The 9K52 Luna-M is a Soviet short-range artillery rocket system. The 9M21 rockets are unguided and spin-stabilized and its GRAU designation is 9K52, and its NATO reporting name is FROG-7. FROG is a backronym for Free Rocket Over Ground, the 9M21 rockets are mounted on a wheeled 9P113 transporter erector launcher based on the ZIL-135 8x8 army truck. The TEL features a hydraulic crane used for reloading rockets from 9T29 transporters. The 9M21 has a range up to 70 km and a CEP between 500 m and 700 m, the road mobile rocket has a 550 kg warhead and is capable of delivering high explosive, nuclear, or chemical warheads. Six of the version of the 9M21 were in Cuba during the missile crisis in October 1962. These missiles, which were ready to fire, had nuclear warheads installed, a further 70 warheads were stockpiled on the island. The Luna was deployed throughout some Soviet satellite states. The rocket has been exported and is now in the possession of a large number of countries. Another 14 soldiers were injured, and 22 vehicles destroyed or seriously damaged, RAF jets targeted and destroyed FROG-7 launchers operated by Pro-Gaddafi forces south of Sirte in the 2011 Libyan civil war.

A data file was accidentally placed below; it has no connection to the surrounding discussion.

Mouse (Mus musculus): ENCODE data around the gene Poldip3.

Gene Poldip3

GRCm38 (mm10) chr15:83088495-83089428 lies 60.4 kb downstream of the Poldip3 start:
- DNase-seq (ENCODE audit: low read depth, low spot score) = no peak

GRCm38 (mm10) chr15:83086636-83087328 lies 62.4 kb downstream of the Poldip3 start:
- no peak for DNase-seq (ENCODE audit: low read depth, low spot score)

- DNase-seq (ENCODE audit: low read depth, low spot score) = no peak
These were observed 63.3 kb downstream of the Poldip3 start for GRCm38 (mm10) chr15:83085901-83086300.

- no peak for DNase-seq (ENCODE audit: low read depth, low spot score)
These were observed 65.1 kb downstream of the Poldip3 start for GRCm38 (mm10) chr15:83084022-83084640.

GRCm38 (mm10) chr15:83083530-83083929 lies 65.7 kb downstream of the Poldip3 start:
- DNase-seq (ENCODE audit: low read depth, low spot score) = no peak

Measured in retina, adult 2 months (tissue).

Starting in 2012, during the Syrian Civil War, the Syrian Arab Army fired several FROG-7 rockets against different areas under control of different insurgent formations. Once again they proved to be a weapon with scarse military effectiveness against dispersed targets while inflicting severe damage to the civilian population. 9M21B Nuclear-armed variant, fitted with a 500 kg warhead, 9M21G This variant is fitted with a 390 kg warhead. Laith-90 Iraqi version with increased range and submunition warhead, algeria -24 - acquired between 1964 and 1974,15 systems supposed to be decommissioned by 2014
27th Infantry Division Brescia
The 27th Infantry Division Brescia was an auto-transportable Infantry Division formed 1 January,1935 as 27th Infantry Division Sila and reorganized to the 27th Infantry Division Brescia 24 May,1939. It was made up of draftees from Calabria, the Brescia was classified as an auto-transportable division, meaning staff and equipment could be transported on cars and trucks, although not simultaneously. The division was part of the Italian XXI Infantry Corps in the North Africa, already in Ethiopia in October,1935, the division Sila have participated first in the capture of Mekele. From 4 November,1935, it has stationed in the Adigrat, in December,1936, some local fighting has happened at the line Ādī K’edawīt - Passo Doghea line. Also, reconnaissance raids were carried to Ziban Debrī Bota and Celecot,19 January,1936, the Sila division have broken through the Ethiopian defences, capturing several towns in the Tembien Province. It did not participate in the nearby First Battle of Tembien though and acted only in the stages of Battle of Amba Aradam.